Scottish Ambulance Service staff set strike date in pay dispute

Scottish Ambulance Service (SAS) staff have become the latest public sector workers to announce they will go on strike in a pay dispute.

The GMB trade union said staff at the ambulance service would strike for one day from 6am on Monday November 28.

Unite, which also represents SAS workers, has already announced its members will work to rule from November 25.

Nurses and teachers have also voted for strike action as they bid for improved pay offers.

If the GMB’s industrial action goes ahead, it will be the ambulance service’s first strike in decades.

GMB Scotland organiser Karen Leonard said: “Staff in the Scottish Ambulance Service have worked throughout the depths of the pandemic on the frontline of our public services, all the while dealing with an understaffing crisis and now a cost-of-living crisis this winter.

“These strikes are a direct response to the Scottish Government who have failed to give key, frontline workers the pay rise that they deserve and who have overseen years of managed decline in the health services that so many rely on.

“Staff are rightly angry with how they’re being treated.

“They have been overlooked, overworked, undervalued and underpaid.

“The workforce is being expected to fill more and more gaps in service provision.”

Humza Yousaf comments
Scotland’s Health Secretary Humza Yousaf (Andrew Milligan/PA)

She said the current pay offer was well below inflation.

Ms Leonard continued: “Since GMB’s members announced their mandate for strike, he (Scotland’s Health Secretary Humza Yousaf) has done nothing to prevent it going ahead.

“He has failed to come back with the significantly improved offer he promised.

“He has put off meeting with our members to discuss an offer. He has been totally missing.

“Humza Yousaf can’t stick his fingers in his ears and hope workers will go away. He has to meet with them.”

Coronavirus – Tue Oct 5, 2021
Jackie Baillie said problems have been building for years (Fraser Bremner)

Scottish Labour said ministers should now consider sending in the Army to keep ambulance services running if the strike goes ahead.

The party’s health spokeswoman Jackie Baillie said: “No one wants these strikes, but I understand that workers have been left with no other option.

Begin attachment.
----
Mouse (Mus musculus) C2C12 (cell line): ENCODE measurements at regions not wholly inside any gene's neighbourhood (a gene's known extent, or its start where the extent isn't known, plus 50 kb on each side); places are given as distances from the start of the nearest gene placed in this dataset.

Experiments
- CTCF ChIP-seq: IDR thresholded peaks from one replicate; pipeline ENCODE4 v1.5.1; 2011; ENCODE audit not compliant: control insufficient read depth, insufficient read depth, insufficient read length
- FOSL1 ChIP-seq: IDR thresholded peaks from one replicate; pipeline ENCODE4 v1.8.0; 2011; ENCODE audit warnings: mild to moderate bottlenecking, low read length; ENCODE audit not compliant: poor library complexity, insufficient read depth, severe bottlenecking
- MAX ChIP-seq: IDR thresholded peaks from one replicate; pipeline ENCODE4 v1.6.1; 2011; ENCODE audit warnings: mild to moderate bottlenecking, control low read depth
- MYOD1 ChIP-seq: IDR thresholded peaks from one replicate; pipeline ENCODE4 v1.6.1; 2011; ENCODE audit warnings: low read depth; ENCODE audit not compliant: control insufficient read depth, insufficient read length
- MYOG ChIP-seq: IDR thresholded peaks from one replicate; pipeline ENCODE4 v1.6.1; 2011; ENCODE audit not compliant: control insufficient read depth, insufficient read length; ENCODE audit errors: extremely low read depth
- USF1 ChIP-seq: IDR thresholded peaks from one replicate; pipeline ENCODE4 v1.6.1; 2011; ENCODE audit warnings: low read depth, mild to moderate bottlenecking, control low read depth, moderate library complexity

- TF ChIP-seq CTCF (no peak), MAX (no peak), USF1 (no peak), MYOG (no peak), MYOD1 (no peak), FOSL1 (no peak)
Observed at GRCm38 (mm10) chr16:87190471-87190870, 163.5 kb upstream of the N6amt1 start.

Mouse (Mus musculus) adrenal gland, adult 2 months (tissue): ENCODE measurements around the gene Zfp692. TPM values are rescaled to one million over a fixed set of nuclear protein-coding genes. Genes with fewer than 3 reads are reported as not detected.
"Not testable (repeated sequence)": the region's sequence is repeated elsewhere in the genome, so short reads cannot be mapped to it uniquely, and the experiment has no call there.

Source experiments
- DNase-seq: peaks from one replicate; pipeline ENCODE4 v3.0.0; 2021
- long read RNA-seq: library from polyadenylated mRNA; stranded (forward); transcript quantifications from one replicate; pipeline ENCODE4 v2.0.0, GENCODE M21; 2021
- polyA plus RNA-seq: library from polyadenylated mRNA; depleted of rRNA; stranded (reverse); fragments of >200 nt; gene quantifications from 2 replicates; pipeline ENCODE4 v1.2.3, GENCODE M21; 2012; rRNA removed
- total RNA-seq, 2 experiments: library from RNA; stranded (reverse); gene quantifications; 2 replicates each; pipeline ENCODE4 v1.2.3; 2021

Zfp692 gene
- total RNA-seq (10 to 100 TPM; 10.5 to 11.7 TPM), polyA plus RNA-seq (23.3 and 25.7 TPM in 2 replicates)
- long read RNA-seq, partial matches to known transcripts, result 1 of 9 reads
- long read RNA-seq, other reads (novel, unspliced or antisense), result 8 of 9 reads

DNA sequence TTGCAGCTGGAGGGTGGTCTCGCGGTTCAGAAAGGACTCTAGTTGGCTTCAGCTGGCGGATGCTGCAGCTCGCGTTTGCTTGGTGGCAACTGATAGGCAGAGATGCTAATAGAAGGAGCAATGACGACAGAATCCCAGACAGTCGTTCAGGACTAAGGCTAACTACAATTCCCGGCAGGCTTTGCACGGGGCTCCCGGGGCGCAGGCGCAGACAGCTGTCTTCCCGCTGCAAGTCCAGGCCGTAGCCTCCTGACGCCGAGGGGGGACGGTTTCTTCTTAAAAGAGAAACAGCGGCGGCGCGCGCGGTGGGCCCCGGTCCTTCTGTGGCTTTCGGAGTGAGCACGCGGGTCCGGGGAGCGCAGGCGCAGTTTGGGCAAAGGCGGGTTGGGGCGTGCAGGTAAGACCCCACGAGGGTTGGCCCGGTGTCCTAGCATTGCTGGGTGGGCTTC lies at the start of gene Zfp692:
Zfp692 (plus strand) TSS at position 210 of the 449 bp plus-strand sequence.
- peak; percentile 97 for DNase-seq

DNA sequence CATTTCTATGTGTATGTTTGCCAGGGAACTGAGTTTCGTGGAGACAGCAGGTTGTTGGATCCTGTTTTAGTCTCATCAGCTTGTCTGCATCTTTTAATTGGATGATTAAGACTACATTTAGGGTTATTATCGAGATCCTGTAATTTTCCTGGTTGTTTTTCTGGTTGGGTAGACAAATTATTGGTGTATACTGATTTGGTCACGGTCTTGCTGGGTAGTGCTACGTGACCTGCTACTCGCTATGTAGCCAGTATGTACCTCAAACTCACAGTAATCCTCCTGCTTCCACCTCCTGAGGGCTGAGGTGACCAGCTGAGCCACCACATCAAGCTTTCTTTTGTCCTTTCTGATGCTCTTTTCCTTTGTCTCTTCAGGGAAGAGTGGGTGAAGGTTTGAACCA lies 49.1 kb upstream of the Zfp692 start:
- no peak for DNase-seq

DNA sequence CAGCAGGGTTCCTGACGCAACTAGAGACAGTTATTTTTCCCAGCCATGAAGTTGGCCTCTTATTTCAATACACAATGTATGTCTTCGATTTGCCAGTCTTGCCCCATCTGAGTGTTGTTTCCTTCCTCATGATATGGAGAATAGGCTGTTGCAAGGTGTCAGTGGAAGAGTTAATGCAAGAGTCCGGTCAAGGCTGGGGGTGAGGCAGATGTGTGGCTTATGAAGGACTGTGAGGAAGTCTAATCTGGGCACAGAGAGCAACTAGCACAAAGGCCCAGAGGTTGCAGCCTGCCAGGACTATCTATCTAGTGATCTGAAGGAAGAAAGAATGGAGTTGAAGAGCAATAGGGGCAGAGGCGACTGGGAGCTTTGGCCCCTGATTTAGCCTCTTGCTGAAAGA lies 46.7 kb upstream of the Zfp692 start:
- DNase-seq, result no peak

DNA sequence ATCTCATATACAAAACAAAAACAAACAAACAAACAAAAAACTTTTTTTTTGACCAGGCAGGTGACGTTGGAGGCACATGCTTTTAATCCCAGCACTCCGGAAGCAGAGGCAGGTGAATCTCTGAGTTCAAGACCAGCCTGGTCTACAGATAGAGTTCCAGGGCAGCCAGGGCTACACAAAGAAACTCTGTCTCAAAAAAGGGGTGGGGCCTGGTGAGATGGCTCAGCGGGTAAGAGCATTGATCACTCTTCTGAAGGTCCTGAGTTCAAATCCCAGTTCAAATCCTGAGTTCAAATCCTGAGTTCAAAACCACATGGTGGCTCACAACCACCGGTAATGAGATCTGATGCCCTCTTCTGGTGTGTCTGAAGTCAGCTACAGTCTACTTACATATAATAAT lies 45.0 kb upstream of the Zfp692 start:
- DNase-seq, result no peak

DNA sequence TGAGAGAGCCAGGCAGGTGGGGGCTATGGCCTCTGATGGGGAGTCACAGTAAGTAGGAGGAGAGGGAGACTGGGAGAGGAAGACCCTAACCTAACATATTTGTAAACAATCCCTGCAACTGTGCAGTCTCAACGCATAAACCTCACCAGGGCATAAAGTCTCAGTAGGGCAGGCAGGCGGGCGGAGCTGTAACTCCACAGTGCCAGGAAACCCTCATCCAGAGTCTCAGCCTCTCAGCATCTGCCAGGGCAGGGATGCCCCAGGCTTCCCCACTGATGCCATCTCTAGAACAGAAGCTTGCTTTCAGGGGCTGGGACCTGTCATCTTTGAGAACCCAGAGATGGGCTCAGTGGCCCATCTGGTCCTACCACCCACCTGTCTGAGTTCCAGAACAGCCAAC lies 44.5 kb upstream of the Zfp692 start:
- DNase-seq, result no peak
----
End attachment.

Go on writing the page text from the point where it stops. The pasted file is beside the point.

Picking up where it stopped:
“The problems that have been building for years are now at crisis point, but Humza Yousaf is just not listening.

“It’s not too late for the SNP to prevent these strikes by getting round the negotiating table and delivering a fair pay deal.

“We need to start contingency planning now to avoid disaster, and the SNP must consider calling in the Army – but that is no substitute for trained paramedics, who need to be properly valued and fairly paid.”

Dr Sandesh Gulhane, from the Scottish Conservatives, said it was “disgraceful” that things have been allowed to get to this point.

He said: “The Health Secretary has already shamefully lost the trust of our nurses, now ambulance workers feel they have no choice but to strike too.

“Our hard-working NHS staff have been pushed to the brink by years of SNP mismanagement, which has led to some of the worst working conditions in living memory.

“The SNP Government must now urgently work to avert these dangerous strikes and set out contingency plans in order to protect lives, if they fail to do so.

“Sadly, the Health Secretary has proved himself completely unfit to deal with these grave challenges. It’s time Nicola Sturgeon stepped in, sacked Humza Yousaf and gave our heroic ambulance staff the support they need.”

Health secretary Humza Yousaf said he was “disappointed” ambulance workers had voted for industrial action. He said: “I have always stressed that dialogue is essential and I am committed to ongoing discussions to avoid strikes. We await the conclusion of all staffside consultations, expected early next week.

“Pay negotiations take place collectively through the Scottish Terms and Conditions Committee and it is right and proper that they continue to do so. I have contacted trade unions this week to reaffirm my commitment to ongoing discussions and dialogue.

“The safety of patients is our top priority and while we will do everything possible to avoid strike action we are working with boards to put detailed contingency plans in place.”